Corton Village in the mid 1800s was much smaller, and on the 1830s map continued north along the cliff, level with the church. There were two farms, the mill, a small school, and a few cottages by each farm. Life then was hard but conditions in the village were about to change. Jeremiah James Colman (youngest partner in the Norwich Mustard company) purchased a house on the cliff for his family summer residence in 1869 and brought a ‘golden era’ to Corton. A wealthy man, he extended the house (built near the old coastguard station site) naming it The Clyffe and also developed Corton Gardens, an estate surrounding his house that stretched south as far as Tramp’s Alley. Each summer the Colman family might spend up to 3 months there and entertained a stream of important visitors, these included the politician William Gladstone in the early 1890s.

JJC also bought surrounding land and began to build homes (marked with a ‘JJC’ plaque and date). Over two decades he was generous to and provided much work for locals, and also organised new facilities – a village room, with bowls green, upgrading the rocket life-saving equipment and encouraging a village choir. He also helped establish a Methodist Chapel in 1974, although he was a Baptist, and worshipped there until he died in 1898.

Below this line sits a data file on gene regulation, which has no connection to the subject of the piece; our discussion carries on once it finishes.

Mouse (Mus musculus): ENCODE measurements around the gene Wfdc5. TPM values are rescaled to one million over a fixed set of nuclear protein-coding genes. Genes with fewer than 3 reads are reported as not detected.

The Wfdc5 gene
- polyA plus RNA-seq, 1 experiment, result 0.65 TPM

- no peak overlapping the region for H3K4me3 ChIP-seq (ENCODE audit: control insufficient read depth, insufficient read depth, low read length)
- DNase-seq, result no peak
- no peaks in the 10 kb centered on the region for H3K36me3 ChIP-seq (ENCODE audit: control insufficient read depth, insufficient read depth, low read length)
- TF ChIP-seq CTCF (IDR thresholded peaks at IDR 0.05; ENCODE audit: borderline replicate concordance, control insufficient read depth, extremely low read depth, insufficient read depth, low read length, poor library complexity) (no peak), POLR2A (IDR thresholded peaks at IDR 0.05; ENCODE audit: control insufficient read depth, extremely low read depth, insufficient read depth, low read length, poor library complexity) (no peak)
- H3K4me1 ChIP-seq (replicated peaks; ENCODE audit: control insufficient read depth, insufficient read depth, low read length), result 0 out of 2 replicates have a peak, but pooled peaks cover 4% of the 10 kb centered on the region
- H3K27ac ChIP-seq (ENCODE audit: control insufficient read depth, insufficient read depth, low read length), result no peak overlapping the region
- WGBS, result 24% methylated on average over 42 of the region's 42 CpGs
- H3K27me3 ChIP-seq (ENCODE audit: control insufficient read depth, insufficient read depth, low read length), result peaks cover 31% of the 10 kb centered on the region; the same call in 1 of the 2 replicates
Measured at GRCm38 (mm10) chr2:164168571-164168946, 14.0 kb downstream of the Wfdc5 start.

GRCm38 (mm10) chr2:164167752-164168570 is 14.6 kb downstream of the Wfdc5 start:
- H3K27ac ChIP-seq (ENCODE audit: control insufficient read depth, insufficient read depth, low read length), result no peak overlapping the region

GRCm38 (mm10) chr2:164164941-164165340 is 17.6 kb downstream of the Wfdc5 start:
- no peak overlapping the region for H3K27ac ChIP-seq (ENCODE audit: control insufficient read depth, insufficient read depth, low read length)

In 1895, JJC moved the Friston family into Hawthorn Lodge (the cottage in the village street, opposite the Estate) – the first rental agreement shows £5 per annum. The tenancy was settled on George and his wife Mary at a modest rent for the rest of their natural life – George died in 1940, but the tenancy remained intact until Mary’s death in 1951. (The cottage remains in fine condition today although its garden is much reduced.) After the deaths of Caroline and Jeremiah Colman, the family interest in the village seemed to disappear. The Clyffe was dismantled in 1917 and its contents were sold. Notleys of Lowestoft auctioned off the Estate and all its landownings in 1921.

Corton distributed a London-printed monthly parish magazine entitled ‘The Dawn of Day’ wrapped in a localising news sheet that cost an extra penny – the following notes are mostly from the 1894 and 1895 issues. March 1894 states that the offices (toilets) at the existing school, opposite the Methodist Chapel, had been condemned at the last inspection. Although the schoolroom was not condemned it was over sixty years old and fell short of contemporary standards, the infant’s room in particular being too small. The feeling was that a new and larger school would be the best solution, so the matter was laid before village benefactor Mr Colman by vicar William E Smith.

Jeremiah James Colman …with great liberality agreed to buy the old school and site. Provided a new school is built and playgrounds laid out, amply meeting the wants of the place, he is willing to give a large and convenient piece of land, and £500 for the [old] building…. However, this generous proposition would need to be matched by at least another £500 from the village in order to build a good school.

In the April issue the fired-up vicar heads the first list of contributors with his (in those days) massive donation of £50. In addition, he planned church collections on 27 May, 15 July and 19 August, plus a sale of work in July. Such were his powers of persuasion that £154.18s.0d was raised in the first month. Records show this initial enthusiasm could not be maintained; later the contributions vary from 6d up to 5 guineas, with a few larger windfalls from dignitaries (most probably visitors to the Colman home).